Energy efficiency checklist for renters
A growing number of Australians are choosing to stay on the rental treadmill. In fact, according to the Australian Bureau of Statistics, the proportion of Australians who live in private rental accommodation has grown from 26.9 per cent of all households in 1995-96 to 28.5 per cent in 2005-06.
This is likely to keep climbing as the cost of owning your own home continues to spiral. It also brings up an interesting point about energy use: With so many people at the whim of their landlord, how can you save money on your electricity and gas bills?
There are some simple things you can do to achieve this. One of the benefits of living in a rental property is the flexibility to move once you've fulfilled your lease agreement. This give you a fresh opportunity to find a home that will suit your energy needs and goals. If you're on the look out for another rental house, make a checklist of things that will affect how much you pay to electricity and gas suppliers in your rental. Here is a list of things to keep in mind.
Being a renter with energy efficiency in mind can be a little frustrating, especially since there's so much information out there about installing environmentally sustainable fitting and switching your home to renewable energy. You can still make a big difference to your energy usage and stay on your landlords good side - it's just a matter of planning. Permission is key when you're in a rental. Before making any adjustments to the property, it's best to have a discussion with your landlord or property manager.
This might include draughty window and door frames, and lack of insulation in the ceiling and walls. The Victorian Government has found that installing proper insulation in your walls, floors and ceilings could save you around 45 per cent a year in energy bills. Most heat is lost through the roof and walls, so check with the property manager about when it was last put in or examined.
2. Window glazing
Check the glazing on windows as well. This can be an easy thing to skip over, but a single glazed pane of glass can actually lose around 10 times as much heat as the same area of insulated wall, according to the state government of Victoria. While you probably won't be able to have these completely replaced, you can offset some of the heat loss with effective curtains and pelmet. Be on the look out for older or worn material, or blinds that are poorly fitted. This can increase the amount you pay to electricity and gas suppliers, especially during winter.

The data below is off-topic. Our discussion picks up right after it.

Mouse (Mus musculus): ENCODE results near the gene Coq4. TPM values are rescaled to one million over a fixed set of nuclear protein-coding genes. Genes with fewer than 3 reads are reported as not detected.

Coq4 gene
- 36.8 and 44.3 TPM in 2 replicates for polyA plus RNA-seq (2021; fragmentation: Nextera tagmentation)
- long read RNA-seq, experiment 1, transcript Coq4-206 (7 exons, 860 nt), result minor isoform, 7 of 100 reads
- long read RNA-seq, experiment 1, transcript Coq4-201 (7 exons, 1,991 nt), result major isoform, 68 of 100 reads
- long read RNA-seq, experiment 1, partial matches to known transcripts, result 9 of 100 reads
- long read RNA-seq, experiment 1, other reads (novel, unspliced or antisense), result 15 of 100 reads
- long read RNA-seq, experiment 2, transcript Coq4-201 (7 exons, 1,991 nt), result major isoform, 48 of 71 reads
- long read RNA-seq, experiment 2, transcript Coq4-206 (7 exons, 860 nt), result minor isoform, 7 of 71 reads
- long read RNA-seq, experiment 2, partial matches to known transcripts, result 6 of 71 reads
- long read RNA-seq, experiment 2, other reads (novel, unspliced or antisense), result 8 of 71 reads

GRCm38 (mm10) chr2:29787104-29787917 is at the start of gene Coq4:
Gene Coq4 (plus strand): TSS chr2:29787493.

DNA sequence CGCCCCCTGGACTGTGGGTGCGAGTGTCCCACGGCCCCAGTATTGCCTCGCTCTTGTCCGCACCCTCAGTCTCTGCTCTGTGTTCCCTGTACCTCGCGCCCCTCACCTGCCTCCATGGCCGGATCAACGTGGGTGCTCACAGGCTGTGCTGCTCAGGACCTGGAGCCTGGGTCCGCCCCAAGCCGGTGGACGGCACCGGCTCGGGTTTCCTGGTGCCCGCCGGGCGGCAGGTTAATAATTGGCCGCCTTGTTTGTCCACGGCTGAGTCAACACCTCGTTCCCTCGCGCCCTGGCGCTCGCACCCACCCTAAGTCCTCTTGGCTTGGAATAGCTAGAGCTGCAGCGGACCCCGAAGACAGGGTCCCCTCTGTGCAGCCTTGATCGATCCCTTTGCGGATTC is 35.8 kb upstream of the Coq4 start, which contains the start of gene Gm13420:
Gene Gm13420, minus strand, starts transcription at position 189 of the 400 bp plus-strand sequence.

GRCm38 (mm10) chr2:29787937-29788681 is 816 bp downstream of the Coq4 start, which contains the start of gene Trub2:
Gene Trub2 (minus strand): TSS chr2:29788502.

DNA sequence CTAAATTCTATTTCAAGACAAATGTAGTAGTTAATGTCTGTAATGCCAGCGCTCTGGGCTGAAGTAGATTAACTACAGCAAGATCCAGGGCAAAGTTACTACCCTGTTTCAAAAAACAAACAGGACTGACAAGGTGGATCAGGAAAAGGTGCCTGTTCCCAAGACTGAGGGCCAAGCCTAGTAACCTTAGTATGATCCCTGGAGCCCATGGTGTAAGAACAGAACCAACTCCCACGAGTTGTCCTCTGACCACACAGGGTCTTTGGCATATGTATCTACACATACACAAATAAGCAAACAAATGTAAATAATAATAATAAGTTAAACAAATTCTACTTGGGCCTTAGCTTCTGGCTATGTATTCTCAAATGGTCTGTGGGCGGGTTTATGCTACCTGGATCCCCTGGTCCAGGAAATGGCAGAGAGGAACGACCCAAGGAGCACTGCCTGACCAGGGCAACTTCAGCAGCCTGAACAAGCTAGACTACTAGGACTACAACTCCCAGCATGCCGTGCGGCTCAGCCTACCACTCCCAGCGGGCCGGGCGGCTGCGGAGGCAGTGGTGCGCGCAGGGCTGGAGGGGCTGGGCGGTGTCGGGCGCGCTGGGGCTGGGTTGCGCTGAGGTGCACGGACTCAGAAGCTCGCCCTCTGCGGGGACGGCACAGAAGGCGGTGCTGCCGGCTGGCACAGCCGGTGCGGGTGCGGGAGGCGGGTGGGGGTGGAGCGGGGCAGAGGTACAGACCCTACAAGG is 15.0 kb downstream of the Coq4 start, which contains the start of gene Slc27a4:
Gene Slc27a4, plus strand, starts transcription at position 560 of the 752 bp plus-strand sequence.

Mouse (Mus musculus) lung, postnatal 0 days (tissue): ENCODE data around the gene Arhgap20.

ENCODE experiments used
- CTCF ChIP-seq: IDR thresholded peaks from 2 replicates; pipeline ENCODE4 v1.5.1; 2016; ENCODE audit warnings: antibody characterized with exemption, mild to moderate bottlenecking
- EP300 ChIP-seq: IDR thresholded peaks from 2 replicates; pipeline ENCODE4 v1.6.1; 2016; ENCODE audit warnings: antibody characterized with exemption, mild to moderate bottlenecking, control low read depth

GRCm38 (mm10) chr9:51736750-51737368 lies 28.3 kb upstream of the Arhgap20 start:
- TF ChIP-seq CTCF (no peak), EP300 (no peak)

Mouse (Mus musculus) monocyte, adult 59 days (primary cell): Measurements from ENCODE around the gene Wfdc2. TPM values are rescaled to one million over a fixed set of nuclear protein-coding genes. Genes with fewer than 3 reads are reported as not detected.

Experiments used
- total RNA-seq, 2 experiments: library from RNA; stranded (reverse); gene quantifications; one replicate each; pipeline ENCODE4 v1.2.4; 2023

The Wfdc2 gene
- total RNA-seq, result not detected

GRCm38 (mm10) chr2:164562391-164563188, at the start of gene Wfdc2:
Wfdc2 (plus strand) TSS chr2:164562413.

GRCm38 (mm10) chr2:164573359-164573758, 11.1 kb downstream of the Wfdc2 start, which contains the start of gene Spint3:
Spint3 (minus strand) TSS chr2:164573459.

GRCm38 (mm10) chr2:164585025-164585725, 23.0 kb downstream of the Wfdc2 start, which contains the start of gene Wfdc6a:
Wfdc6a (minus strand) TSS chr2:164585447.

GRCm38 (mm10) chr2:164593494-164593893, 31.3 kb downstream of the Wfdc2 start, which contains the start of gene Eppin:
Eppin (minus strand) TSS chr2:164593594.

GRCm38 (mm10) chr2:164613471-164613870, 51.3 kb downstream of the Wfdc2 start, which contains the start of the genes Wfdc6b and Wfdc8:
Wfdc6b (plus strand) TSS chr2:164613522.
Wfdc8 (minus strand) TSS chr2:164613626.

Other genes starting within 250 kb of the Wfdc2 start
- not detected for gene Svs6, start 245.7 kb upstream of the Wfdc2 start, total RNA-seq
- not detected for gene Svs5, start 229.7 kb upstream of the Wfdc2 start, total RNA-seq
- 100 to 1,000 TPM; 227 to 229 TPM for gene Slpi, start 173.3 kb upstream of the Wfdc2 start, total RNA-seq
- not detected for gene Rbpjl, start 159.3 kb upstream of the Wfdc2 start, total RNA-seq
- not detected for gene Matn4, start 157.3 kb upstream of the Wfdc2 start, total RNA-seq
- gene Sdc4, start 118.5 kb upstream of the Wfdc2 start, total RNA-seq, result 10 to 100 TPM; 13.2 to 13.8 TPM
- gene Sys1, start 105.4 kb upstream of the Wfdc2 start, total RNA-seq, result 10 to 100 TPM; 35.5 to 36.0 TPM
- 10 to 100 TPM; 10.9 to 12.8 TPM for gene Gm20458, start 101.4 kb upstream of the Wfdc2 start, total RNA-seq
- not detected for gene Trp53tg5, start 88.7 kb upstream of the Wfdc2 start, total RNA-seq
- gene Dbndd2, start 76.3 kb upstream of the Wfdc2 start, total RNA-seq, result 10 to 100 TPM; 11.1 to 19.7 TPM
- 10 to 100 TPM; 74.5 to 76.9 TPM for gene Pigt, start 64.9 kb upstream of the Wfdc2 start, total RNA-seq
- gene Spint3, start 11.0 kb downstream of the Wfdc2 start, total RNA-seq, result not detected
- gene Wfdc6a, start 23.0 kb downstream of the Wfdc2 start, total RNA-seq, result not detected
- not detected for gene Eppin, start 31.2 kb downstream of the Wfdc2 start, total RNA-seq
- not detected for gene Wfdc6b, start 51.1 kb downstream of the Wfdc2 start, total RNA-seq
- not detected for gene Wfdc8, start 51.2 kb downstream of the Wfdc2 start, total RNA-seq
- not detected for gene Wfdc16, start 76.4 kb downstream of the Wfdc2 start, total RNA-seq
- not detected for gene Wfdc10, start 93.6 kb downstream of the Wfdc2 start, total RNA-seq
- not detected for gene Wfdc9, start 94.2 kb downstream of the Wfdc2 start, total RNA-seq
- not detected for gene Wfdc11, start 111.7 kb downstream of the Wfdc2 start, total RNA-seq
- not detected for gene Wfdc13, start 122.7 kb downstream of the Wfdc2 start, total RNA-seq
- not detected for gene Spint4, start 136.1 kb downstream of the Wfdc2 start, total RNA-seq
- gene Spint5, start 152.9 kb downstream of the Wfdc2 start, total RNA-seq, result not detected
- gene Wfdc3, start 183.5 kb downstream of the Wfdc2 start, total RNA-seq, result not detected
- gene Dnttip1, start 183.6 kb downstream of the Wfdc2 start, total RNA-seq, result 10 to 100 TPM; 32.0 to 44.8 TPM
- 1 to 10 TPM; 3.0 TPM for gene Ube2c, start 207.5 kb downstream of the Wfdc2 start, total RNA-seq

It's worth checking the options with the landlord. As a simple solution, you can put in thick or thermal lined curtains, which can stop or minimises the amount of hot air escaping.
3. Hot water
Unlike a homeowner, you likely won't have the option of installing a more efficient hot water system in your rental. Most properties will have one already in place, so it's a matter of understanding how each type works so you can use it more efficiently. According to the Department of Industry and Science, hot water accounts for around 21 per cent of an average households energy use. If you're lucky, the property might be hooked up to a continuous gas or solar hot water system.
Gas hot water systems are much more energy efficient than their electric counterparts - in fact, even though only half of Australian households use electric hot water system, they make up around 80 per cent of greenhouse gas emissions from hot water.
Once moved in, you can have a service like Make It Cheaper compare electricity rates for your rental.
Posted by Nikki Wilson-Everett